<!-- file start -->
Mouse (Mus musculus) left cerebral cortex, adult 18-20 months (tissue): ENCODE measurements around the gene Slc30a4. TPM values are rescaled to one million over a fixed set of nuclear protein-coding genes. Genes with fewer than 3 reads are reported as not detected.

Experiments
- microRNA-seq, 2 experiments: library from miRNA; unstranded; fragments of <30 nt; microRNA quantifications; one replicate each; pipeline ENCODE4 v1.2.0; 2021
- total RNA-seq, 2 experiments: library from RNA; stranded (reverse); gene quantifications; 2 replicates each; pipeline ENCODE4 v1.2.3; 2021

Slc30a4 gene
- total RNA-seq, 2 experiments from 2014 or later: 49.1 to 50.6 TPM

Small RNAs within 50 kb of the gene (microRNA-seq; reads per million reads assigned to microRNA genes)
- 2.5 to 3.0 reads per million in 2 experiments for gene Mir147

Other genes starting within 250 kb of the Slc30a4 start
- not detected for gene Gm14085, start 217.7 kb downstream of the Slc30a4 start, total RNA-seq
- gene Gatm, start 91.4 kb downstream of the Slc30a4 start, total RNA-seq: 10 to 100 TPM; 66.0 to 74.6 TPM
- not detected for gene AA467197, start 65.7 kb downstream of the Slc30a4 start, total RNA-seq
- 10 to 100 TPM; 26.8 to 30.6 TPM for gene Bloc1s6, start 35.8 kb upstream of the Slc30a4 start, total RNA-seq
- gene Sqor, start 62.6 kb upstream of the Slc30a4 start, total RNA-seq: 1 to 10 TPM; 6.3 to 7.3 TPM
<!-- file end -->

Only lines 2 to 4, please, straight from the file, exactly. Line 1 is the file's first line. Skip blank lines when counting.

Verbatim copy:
Experiments
- microRNA-seq, 2 experiments: library from miRNA; unstranded; fragments of <30 nt; microRNA quantifications; one replicate each; pipeline ENCODE4 v1.2.0; 2021
- total RNA-seq, 2 experiments: library from RNA; stranded (reverse); gene quantifications; 2 replicates each; pipeline ENCODE4 v1.2.3; 2021